There is a low wall on the side of the road which overlooks the Agora. Part of the wall just consists of old pieces of sculptured stone piled up. We looked at the pieces. Some of them look like they served as the capitals of pillars. Could they be the remnants of Nero’s court? Or were they found in many places, and merely been piled here while people search for the part of the jigsaw into which they will fit?
Old buildings and ruins are full of ghosts of people, and the shadows they leave behind. They are too insubstantial to be seen without the help of specialists: archaeologists and historians. The ghost of the Hercules Gate of Ephesus was one such. All that we see of Ephesus today is a ghost story, painstakingly put together by archaeologists over the most recent century and a half. The beginnings of this reconstruction are themselves history.
As we walked up the street of the Curetes we came across these pillars which narrowed its width by half. The fellow carved on the pillars, wearing the skin of a lion, is Hercules with the skin of the Nemean lion, which he killed as the first of his twelve labours. The carving has been identified as being from the second sentury CE. It is thought that the columns were brought here in the 4th century CE, when wheeled traffic was forbidden on this street. It looks slightly nicer than the steel bollards which serve this function on streets today.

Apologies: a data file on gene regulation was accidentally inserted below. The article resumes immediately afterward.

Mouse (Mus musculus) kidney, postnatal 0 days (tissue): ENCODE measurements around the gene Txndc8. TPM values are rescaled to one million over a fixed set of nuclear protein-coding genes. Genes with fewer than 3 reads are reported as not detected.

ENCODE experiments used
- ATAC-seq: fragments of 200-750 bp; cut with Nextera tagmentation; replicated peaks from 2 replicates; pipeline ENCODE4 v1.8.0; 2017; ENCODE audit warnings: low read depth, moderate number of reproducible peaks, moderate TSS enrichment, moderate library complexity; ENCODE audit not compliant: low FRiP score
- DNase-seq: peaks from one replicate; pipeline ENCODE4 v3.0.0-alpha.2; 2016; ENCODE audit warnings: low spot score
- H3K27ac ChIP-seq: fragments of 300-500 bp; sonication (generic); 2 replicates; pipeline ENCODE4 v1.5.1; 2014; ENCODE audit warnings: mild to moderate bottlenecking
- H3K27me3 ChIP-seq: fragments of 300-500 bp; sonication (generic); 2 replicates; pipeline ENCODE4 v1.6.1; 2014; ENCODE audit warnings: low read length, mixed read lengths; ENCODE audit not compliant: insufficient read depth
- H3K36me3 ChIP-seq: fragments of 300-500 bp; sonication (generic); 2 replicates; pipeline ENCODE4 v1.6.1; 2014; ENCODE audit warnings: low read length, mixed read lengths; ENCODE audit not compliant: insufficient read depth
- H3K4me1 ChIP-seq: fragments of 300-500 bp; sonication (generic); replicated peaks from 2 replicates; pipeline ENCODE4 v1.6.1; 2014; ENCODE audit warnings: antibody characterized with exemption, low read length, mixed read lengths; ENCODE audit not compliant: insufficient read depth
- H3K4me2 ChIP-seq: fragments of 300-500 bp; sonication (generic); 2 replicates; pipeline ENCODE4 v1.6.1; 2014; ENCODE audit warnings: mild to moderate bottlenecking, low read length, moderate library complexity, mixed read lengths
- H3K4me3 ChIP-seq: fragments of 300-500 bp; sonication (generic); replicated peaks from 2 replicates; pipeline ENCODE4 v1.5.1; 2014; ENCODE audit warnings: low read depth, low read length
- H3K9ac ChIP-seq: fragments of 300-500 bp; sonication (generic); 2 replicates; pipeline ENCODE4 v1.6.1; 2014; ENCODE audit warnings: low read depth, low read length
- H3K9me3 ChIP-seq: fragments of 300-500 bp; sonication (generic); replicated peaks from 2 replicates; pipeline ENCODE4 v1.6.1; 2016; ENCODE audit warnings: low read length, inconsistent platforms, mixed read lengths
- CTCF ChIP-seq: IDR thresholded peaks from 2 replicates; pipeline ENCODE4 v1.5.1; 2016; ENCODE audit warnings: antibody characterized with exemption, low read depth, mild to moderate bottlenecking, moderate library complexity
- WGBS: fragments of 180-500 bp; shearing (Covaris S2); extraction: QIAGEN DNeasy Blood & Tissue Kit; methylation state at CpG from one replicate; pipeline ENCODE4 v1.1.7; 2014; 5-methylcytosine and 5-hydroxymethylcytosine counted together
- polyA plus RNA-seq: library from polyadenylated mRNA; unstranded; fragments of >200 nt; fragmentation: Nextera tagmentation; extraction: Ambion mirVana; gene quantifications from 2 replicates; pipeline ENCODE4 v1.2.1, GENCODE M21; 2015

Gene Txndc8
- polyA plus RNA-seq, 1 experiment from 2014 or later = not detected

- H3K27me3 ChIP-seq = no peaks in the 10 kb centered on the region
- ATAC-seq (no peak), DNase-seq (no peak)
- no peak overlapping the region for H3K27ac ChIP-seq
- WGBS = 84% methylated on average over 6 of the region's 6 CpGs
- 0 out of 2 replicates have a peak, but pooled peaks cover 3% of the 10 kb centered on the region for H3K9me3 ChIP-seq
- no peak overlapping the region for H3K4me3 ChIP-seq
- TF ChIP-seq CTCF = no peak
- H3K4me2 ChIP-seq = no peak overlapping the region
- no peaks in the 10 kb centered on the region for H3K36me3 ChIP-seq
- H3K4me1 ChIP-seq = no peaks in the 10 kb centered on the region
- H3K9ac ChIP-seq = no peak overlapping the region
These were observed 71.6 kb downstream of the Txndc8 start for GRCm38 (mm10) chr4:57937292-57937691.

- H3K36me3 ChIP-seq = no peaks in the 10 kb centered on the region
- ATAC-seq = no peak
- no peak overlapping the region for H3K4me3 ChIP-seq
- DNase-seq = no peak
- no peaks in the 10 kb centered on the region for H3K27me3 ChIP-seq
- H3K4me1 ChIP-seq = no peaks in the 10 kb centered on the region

Heraclitus of Ephesus believed that everything flows (panta rhei). It is specially true of the stones that make up cities. The pillars of the Hercules Gate were found not too far from where they now stand. But some believe that there was a pediment above it. The relief of Nike which stands a little uphill from the pillars is sometimes said to form the possible completion of the gate. This seems to be a very popular background for posts on WeChat. We admired it from some distance, before finding a little window of opportunity to dash in and photograph it between changes of groups of tourists who wanted it as a background for their selfies and each-otheries.